In terms of consumer broadband, we see big discussions happening in the market, and I said there are disruptions and various opportunities coming. So becoming a satcoms solution provider or a platformer, and looking at M&A. This could enhance our ability to partner with a LEO constellation, or looking at similar opportunities like Thuraya. So, we can leverage the government relationship and expand our services. The direct-to-device is very important to us. Another one is IoT. We see the market is very fragmented here. Maybe by consolidation, we can expand our services and do things that will complement telecoms, or partner with telecoms players to expand our services in the IOT arena.
VIA SATELLITE: The big talk in the industry right now is consolidation and scale. Eutelsat has just done a deal with OneWeb. There have been media reports on talks between SES and Intelsat. We have had Viasat/Inmarsat also. What are your views on this? Could Yahsat take part in any consolidation in the future?
Al Hashemi: We are looking at consolidation very seriously. We are more attractive for consolidation after the deal we did for Thuraya and having that L-band spectrum. Our technical capabilities of developing top-notch applications is also something to consider. Thuraya 4-NGS, will see us launch over 16 new applications that weren’t there before. We will be competing with other players in the mobile satellite services segment. Our technical know-how, our global reach puts us as a very good player for a partnership. We are lucky to have a company like Thuraya which would make us attractive to the big players in the market.
VIA SATELLITE: SES bought O3b. Telesat is building Lightspeed. Eutelsat is acquiring OneWeb. How does a regional operator with global ambitions develop a strategy to compete with such larger entities?
Al Hashemi: Similar to SES and Eutelsat, we are looking for potential players, especially in the direct-to-device segment to expand our reach. I think the D2D is a very exciting development. We should focus our energy and try to develop this capability to enhance our reach. This is a natural evolution for the things we are doing and the capabilities that we have with Thuraya. L-band enables us to be a good player when it comes to D2D. We think we will have a partnership in the future to enhance these capabilities. We are looking at what will happen in this segment over the next year or so, then we can determine who are the real players in this sector, and what strategic moves we would like to make.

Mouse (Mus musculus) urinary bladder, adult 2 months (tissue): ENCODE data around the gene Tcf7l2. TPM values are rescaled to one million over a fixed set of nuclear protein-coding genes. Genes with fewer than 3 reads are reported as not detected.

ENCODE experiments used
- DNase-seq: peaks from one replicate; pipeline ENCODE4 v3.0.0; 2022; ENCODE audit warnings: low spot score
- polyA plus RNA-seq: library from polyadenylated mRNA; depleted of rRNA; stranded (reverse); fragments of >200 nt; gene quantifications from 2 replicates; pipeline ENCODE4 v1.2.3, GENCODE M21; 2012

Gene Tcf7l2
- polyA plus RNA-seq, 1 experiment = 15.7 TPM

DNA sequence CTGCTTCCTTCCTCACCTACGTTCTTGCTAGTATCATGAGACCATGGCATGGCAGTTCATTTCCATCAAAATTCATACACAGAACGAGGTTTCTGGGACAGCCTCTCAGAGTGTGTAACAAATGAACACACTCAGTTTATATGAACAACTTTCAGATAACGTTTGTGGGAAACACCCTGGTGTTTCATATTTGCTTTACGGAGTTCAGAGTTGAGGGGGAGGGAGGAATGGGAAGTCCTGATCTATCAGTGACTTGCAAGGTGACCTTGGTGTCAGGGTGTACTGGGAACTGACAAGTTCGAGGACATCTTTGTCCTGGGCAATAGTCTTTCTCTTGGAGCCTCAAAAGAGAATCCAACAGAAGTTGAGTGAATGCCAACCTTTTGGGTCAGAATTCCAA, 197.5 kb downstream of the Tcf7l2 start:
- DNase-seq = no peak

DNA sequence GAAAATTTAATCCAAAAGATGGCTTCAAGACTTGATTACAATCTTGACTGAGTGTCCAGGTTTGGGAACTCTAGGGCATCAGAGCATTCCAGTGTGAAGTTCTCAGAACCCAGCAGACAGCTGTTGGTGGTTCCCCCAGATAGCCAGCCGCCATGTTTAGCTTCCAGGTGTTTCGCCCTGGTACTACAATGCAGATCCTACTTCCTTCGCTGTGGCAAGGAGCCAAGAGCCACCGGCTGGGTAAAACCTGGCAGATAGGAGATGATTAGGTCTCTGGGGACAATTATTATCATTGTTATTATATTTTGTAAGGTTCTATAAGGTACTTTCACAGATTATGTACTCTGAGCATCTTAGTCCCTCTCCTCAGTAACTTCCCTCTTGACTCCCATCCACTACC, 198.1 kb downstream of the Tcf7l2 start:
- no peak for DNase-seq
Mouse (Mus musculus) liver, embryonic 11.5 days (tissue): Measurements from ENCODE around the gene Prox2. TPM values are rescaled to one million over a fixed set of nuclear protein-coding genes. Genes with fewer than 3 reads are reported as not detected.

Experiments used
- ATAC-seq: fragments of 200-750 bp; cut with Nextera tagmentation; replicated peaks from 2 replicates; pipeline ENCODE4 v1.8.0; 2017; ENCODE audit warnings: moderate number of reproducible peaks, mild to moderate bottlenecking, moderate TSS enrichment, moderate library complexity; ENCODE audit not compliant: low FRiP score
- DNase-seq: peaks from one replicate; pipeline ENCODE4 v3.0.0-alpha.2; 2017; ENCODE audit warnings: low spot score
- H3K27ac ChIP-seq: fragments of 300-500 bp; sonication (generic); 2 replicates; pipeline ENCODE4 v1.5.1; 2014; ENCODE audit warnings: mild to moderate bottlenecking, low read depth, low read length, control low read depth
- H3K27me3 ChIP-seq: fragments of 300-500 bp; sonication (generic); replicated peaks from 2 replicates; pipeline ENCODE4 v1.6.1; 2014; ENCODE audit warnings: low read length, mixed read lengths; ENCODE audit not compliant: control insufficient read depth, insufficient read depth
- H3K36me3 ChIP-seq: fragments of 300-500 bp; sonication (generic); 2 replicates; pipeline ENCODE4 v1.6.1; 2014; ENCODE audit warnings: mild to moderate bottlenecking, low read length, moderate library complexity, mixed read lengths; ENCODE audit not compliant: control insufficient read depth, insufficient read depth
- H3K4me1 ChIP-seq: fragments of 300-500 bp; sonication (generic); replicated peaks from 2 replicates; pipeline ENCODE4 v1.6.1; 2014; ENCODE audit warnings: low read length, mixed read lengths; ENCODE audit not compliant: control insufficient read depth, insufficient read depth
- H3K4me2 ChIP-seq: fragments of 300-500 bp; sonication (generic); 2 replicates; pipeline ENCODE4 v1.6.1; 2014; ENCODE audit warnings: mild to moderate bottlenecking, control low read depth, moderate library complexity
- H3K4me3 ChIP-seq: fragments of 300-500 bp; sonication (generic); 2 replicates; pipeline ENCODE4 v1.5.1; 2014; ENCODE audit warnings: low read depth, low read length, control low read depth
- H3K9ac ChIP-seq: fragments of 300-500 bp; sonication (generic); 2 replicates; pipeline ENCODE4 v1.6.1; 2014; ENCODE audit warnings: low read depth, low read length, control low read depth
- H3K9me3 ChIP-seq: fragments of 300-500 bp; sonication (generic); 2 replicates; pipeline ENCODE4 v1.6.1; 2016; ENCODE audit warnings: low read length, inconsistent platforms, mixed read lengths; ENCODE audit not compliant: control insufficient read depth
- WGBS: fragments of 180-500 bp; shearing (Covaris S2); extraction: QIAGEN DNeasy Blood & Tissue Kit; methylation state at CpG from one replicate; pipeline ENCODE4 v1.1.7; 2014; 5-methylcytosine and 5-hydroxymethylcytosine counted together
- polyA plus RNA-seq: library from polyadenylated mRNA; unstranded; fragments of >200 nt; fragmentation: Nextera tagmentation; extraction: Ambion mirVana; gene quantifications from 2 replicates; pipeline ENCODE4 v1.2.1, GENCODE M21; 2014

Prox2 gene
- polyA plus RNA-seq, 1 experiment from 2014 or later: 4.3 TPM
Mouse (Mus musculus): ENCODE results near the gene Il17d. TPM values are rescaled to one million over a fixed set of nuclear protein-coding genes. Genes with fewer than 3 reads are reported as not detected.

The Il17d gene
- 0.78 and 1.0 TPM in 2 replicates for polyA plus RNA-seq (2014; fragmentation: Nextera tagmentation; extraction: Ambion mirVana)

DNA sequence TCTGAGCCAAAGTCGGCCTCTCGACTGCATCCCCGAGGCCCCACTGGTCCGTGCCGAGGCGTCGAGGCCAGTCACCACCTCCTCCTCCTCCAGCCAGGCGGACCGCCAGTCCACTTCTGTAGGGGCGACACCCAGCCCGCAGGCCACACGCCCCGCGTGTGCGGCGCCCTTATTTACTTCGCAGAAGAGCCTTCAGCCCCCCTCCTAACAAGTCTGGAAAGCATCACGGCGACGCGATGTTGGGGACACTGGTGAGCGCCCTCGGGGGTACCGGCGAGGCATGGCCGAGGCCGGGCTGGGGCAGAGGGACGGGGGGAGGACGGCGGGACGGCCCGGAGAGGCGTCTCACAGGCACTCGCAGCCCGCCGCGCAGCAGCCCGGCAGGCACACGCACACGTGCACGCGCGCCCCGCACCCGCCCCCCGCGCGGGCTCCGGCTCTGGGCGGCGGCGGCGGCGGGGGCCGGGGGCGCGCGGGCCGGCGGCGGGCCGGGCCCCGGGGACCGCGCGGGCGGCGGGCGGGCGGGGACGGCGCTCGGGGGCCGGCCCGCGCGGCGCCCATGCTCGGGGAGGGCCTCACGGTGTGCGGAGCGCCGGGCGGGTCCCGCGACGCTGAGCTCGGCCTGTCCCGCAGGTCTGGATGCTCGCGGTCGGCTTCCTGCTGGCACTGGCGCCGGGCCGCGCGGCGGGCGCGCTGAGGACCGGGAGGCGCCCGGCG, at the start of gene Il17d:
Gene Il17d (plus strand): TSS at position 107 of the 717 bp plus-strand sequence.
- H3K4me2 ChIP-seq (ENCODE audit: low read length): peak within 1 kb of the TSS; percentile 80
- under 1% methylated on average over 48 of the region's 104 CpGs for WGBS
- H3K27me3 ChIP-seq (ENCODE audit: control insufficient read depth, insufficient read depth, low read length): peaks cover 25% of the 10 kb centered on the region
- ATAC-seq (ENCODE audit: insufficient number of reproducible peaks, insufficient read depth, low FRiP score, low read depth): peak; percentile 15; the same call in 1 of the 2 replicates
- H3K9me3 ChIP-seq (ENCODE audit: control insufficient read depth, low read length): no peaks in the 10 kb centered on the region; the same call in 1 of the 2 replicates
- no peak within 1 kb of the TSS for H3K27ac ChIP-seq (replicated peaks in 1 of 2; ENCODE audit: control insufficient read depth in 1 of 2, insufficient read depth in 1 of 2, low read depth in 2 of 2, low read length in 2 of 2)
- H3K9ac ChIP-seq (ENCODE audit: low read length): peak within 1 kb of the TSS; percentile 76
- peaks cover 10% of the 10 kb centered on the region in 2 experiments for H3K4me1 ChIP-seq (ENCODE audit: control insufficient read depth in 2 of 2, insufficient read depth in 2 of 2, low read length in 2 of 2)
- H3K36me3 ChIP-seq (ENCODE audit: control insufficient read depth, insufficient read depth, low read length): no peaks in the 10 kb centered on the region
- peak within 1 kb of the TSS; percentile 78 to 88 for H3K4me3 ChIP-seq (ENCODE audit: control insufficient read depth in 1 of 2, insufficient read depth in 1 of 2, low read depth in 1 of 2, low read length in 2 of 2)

VIA SATELLITE: Could Yahsat launch its own LEO constellation?
Al Hashemi: Everything is possible right now. For sure, a partnership could work. It could be with the UAE government or an international manufacturer or a telecoms player. It has to be a partnership of some sort to bring credibility for doing a LEO constellation. The D2D could be a GEO player, if you have a global reach. We could partner with someone to have global coverage and then you can do it with GEO. LEO is a possibility.
VIA SATELLITE: Viasat buying Inmarsat and Eutelsat buying OneWeb are ambitious moves. Could we see a ‘splash’ move by Yahsat, something big?
Al Hashemi: I would simplify my analogy for answering the question. If I was the CEO of Viasat or Eutelsat, I would have done the same thing to be honest. I think it is the right move during this market. The market is being disrupted heavily. So, would Yahsat do something similar? If there is an opportunity that we think is financially feasible, and would create a big value for Yahsat financially, yes we would do it. That is why we are investigating heavily this direct-to-device. It is very early right now. But, it will make us pioneers if we talk to the right players/partners on this segment. All the players right now for D2D are on LEO constellations. There are big satellites and ambitious programs. I think we are in a bold position to do something similar. In short, yes, we are supportive of this kind of move. Due diligence would take at least 12 months in terms of doing something.
VIA SATELLITE: In terms of capital expenditure in new satellites, you plan to launch Thuraya 4-NGS, in the second half of 2024 and two new satellites, Al Yah 4 and Al Yah 5, possibly in 2026. Are you planning on any further investments in new satellites?
Al Hashemi: When it comes to government applications, the safest is GEO satellites. We have to continue our legacy when it comes to GEO satellites. I think when it comes to serving customers here, these three satellites will be enough for the telecoms part of GEO satellites. When it comes to Earth observation and sensing, there might be more developments with the government segment. When it comes to D2D, there might be more investment on this segment. Our ambitions are in the right place to create value for our shareholders.